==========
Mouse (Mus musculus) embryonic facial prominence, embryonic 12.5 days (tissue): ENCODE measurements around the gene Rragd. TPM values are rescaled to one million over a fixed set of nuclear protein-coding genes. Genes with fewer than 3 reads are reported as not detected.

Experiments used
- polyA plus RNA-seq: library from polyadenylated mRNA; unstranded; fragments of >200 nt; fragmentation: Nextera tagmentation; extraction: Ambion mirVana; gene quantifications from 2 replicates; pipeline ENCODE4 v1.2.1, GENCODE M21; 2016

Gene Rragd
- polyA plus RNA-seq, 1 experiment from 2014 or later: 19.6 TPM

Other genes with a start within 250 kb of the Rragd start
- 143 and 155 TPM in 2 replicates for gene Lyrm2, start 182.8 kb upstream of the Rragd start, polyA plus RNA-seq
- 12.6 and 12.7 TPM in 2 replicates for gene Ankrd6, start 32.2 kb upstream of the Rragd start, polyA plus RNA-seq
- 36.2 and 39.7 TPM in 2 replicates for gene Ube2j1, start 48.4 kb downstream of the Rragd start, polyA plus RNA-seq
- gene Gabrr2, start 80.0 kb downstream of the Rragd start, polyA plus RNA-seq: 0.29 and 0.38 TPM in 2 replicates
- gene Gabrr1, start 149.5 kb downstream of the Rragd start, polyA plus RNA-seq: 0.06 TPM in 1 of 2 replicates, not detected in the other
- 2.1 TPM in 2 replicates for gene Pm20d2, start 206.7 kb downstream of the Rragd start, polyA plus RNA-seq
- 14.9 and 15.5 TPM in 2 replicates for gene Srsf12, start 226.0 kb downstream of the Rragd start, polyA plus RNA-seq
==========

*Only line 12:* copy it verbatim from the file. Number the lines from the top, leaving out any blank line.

- 2.1 TPM in 2 replicates for gene Pm20d2, start 206.7 kb downstream of the Rragd start, polyA plus RNA-seq